Fortunately for us, a recent article from New York-based parental mental health non-profit Seleni features some wonderful quotes from teen moms who have succeeded beyond their teen and early motherhood years. These women sounded off about what teen moms want you and I to know—and their thoughts are pretty revealing. We hope you’ll take their words to heart when you’re thinking about our moms and babies, and what your donations to TMSF enable and empower them to do.

The author of Seleni’s article, Gloria Malone, was a teen mom herself. She says, “The huge focus on preventing teenage pregnancy has turned teen moms into cautionary tales and scapegoats when in reality we are women and mothers who need support and encouragement. We are often spoken about and condescended to, but we are rarely given the chance to speak for ourselves.”

Wanting to give a voice to young women who had walked the teen motherhood path as she had, Malone interviewed several American and British women who became parents in their teenage years. Here, she says, is what teen moms want you to know.

A mother is a mother

“I had kids in my teens, 20s, and 30s and can tell you there’s NO magic time in your life when you suddenly ‘get’ parenting,” says Lucy, now 34 and a mother of three. “It’s a seat-of-your-pants ride, and anyone who says otherwise is a liar.” Another young mom, Krystal Cisneros, adds, “Teen mothers and adult mothers have the same anxiety and nervousness all mothers do.”

Words hurt and help

When asked what she wished people would have said to her whens she was a pregnant teen, Kenya Golden says simply, “Don’t give up. You’re doing fine. To know you have someone in your corner and that they are supportive of you.” Kenya’s thoughts echo what we strive to do at TMSF, but sadly not all people give teen moms this support. When asked the opposite question, about what she wishes had not been said to her, 23-year-old Yumi, a Philadelphia moms, says she was given, “Condescending comments like, ‘It’s not as fun as it looked, huh?’ Or ‘I bet you wish you hadn’t done this.’ That didn’t help or empower me to be a better woman or mother. It just made me feel insecure and lonely.”

Society can help teen moms in simple ways

The moms Malone talked to wanted to emphasize that society can help teen moms first and foremost with their attitudes toward them. “Stop shaming us, “ says Kenya Golden. “All the blame is on [women]. Shaming us does not help anybody. It makes us more depressed and makes us less likely to talk to people about how we feel.”

“Help them instead of bashing them [teen moms],” adds Krystal Cisneros. “We just need a support system.”

Support comes in many forms

The teen moms were also adamant that a support system is vital for their success, but that support doesn’t have to be extravagant. Once again, a little simple action goes a long way.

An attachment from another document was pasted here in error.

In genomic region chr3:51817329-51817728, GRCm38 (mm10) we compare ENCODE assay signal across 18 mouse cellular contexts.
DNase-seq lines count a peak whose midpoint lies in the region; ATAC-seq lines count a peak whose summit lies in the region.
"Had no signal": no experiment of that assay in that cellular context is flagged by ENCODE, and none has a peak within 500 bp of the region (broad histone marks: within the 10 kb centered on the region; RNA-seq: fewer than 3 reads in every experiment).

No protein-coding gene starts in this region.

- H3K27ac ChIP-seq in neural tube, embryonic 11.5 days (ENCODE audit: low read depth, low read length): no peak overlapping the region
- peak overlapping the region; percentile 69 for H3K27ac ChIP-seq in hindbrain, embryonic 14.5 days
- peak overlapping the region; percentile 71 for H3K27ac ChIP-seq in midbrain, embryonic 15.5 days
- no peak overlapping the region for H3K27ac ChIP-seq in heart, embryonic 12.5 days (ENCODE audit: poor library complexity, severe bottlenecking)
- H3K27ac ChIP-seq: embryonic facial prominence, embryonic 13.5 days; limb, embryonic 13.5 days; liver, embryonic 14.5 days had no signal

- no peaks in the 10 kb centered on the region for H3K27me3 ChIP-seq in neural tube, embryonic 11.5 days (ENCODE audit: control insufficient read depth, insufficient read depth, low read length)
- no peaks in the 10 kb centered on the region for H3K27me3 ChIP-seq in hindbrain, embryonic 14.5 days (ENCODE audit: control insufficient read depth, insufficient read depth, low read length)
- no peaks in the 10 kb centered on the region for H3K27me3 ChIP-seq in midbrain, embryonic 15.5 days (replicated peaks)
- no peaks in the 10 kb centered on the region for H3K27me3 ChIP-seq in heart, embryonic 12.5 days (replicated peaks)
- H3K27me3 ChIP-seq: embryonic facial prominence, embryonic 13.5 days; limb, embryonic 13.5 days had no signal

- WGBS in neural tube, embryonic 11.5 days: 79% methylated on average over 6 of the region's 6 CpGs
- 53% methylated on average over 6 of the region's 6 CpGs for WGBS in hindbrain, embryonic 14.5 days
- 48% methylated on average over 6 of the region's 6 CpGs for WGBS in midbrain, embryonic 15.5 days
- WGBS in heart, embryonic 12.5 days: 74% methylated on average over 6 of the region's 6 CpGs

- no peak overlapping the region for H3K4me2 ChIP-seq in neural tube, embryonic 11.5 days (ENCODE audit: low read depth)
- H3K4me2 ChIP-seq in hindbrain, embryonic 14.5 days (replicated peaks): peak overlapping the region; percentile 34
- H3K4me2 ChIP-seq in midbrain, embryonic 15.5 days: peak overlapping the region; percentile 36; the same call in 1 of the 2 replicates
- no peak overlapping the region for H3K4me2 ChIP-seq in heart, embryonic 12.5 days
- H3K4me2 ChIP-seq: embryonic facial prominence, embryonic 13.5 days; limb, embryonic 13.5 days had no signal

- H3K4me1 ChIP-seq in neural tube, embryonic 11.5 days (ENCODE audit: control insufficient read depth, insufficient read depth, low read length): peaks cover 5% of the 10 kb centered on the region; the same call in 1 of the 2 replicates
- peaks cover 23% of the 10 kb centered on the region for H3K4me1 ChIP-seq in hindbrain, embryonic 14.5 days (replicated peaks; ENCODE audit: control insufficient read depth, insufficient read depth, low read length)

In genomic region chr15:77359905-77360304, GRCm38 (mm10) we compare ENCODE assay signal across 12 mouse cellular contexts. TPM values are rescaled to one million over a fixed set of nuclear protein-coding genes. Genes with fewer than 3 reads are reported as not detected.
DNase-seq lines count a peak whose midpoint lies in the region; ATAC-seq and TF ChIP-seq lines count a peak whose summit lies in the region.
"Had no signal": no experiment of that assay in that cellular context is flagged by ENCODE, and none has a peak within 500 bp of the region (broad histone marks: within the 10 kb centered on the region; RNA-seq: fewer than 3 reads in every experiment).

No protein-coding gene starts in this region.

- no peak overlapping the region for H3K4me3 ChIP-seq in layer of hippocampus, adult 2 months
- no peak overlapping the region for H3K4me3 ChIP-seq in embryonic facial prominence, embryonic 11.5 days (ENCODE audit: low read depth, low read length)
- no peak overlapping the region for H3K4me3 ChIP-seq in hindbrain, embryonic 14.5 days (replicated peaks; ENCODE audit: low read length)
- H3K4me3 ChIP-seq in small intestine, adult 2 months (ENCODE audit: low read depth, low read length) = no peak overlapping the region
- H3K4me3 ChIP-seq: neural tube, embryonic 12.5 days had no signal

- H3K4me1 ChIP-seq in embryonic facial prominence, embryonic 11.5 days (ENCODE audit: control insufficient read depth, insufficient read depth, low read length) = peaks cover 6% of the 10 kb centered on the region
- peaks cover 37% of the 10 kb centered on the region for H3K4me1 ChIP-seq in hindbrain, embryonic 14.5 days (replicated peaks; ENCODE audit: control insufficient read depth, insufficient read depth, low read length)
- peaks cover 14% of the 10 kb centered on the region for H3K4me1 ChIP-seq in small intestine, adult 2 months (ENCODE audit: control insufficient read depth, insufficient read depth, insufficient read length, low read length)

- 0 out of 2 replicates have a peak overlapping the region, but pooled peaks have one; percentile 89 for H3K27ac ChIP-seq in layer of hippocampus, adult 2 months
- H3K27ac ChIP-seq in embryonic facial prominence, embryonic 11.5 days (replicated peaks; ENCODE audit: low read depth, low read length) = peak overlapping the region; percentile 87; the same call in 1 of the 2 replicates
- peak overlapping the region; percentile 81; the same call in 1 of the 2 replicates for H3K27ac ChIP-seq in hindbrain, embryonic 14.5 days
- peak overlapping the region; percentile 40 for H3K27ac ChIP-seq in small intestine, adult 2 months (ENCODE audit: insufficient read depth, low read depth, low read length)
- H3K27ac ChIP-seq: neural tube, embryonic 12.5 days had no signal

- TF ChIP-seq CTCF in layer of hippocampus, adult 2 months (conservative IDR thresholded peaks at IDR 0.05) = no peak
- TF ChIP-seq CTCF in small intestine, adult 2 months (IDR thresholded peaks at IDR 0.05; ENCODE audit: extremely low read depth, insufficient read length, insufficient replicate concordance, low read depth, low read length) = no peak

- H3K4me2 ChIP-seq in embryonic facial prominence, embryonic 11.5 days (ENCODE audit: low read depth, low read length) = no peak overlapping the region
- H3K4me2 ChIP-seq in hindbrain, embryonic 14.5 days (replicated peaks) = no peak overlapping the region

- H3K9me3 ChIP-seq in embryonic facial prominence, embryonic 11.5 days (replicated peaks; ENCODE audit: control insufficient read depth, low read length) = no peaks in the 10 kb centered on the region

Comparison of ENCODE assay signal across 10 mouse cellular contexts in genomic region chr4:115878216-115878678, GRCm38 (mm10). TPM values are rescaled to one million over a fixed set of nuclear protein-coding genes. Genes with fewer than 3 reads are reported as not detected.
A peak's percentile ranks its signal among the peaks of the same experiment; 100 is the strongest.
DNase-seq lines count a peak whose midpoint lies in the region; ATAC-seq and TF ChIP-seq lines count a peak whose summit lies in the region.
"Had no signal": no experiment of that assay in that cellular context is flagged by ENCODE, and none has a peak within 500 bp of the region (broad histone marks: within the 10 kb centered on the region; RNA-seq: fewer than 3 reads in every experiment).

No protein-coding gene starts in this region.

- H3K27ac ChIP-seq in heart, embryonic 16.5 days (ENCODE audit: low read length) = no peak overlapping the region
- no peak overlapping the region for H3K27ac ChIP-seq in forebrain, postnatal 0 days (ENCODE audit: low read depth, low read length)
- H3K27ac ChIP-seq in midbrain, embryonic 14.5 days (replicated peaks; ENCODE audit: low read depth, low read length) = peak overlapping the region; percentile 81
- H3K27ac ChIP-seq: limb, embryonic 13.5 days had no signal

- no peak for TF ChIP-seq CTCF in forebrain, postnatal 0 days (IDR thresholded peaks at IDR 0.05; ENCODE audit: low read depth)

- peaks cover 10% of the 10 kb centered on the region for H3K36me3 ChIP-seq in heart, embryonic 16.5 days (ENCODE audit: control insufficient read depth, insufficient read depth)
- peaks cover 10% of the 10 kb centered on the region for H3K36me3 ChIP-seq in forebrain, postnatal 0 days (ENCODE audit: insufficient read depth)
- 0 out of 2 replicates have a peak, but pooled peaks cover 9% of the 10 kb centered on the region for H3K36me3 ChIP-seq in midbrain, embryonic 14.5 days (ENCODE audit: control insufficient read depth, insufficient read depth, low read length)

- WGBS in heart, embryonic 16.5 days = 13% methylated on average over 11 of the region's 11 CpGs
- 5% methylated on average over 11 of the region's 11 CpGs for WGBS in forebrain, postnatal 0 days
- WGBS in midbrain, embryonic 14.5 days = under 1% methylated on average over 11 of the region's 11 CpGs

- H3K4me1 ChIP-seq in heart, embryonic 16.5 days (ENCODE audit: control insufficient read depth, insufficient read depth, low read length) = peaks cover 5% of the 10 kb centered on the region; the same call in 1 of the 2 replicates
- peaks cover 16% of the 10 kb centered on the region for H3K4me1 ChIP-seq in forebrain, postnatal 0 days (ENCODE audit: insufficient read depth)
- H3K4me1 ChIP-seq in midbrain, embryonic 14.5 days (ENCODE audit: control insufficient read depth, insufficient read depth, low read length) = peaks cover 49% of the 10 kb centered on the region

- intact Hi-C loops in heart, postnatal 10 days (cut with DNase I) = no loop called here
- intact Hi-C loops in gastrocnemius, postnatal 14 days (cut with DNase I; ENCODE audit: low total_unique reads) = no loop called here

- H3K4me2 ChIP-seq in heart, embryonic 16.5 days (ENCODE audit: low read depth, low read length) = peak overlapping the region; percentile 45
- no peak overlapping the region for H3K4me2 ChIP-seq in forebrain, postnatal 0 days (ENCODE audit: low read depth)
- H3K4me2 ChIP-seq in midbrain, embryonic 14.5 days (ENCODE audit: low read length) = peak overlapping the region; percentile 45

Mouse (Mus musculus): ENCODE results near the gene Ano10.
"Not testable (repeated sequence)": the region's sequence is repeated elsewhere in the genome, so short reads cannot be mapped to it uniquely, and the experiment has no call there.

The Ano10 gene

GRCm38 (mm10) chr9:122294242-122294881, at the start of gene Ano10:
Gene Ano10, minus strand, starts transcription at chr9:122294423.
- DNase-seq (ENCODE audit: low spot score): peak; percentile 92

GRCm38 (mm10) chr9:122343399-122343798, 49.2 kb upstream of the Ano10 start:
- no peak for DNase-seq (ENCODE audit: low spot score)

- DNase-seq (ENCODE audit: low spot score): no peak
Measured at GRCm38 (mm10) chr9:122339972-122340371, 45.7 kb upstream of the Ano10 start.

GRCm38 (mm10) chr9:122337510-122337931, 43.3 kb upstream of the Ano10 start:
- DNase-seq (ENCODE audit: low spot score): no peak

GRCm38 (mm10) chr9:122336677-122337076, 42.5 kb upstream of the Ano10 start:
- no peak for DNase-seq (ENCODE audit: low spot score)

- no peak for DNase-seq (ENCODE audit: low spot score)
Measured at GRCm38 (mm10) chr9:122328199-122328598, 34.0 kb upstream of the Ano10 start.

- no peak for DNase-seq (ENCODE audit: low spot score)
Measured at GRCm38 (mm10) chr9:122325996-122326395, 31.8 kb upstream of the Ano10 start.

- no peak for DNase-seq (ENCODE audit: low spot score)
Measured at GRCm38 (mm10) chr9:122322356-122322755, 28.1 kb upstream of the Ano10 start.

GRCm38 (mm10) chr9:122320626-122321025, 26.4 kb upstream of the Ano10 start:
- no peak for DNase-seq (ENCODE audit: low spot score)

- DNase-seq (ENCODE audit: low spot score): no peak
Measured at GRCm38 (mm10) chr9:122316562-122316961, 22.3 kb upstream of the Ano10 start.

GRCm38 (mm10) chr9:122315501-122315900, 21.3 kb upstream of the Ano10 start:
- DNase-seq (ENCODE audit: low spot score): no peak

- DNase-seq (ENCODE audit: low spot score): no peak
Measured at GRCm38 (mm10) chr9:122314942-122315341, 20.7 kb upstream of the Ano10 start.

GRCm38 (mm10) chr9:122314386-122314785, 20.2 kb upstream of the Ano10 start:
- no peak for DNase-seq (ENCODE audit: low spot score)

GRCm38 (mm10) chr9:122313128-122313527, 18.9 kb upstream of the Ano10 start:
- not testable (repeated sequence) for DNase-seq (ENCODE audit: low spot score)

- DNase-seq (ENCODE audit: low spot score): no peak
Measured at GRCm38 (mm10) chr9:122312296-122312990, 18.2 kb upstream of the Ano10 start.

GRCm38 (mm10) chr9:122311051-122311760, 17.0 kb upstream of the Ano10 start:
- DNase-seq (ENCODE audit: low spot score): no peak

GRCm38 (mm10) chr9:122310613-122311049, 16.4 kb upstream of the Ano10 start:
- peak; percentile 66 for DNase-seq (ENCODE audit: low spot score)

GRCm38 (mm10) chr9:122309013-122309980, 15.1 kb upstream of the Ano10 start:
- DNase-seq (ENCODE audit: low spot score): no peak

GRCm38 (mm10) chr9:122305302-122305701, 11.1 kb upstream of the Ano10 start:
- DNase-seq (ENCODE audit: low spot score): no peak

“Support comes in all forms: non-judgment and empathy from teachers and caretakers. Babysitting and encouragement is a form of support,” says Yasmin McMorrin, who became a mom at age 19.

Mariely Moronta-Santos adds that teen parents who are finishing their education need extra support to do so, and called for local governments to make it happen. “…this means our city setting funding aside for teen parents who are in school or on their way,” she says. Teen parents also want access to higher education. We need institutions to create spaces for us to access tutoring and childcare without judgment.”

Teen moms are capable

Finally, these now-adult teen moms want young women currently parenting in their teens to know that they can succeed. “You got this! Don’t listen to naysayers. Respect your kids as human beings too,” says Kenya Golden.

Teen moms need to take pride in their motherhood status, especially when things are hard, says mother of two Victoria Porto. “Patience is key when things get tough. Take a deep breath and look at your child. Realize you are everything to that child and you mean something.

Young mom Charlie sums it up best with her advice to current teen moms: your life is NOT over. “Being a mom is such a transformative experience. With support, you’re going to figure it out, and you’re going to thrive. You are not a cautionary tale. You are the head of a beautiful family.”

With all this wonderful insight from teen moms about what they want you to know, we hope you will feel equipped to encourage and support the teen moms in your life, as well as the ones we’re empowering here at TMSF. If you know a teen mom who could use an encouraging word or an hour of free babysitting, please reach out and make a difference.

Science Says: Mother-Baby Bonding Is the Best Medicine

Science Says:  Mother-Baby Bonding Is the Best Medicine

By Jenny Rapson for The Mustard Seed Foundation of Dayton

All new moms want to do everything they can to keep their babies healthy, but often we don’t know what to do, so we follow our maternal instincts and baby care books and do, well, everything. We watch them like a hawk for signs of illness, make sure they’re always warm but not hot, and start reading to them before they can even smile. But according to a prominent endocrinologist and mind-body-wellness advocate Dr. Deepak Chopra, the strength of the emotional bond between a mother and a baby is more powerful than any other medical or physical precautions we can take for a baby’s health.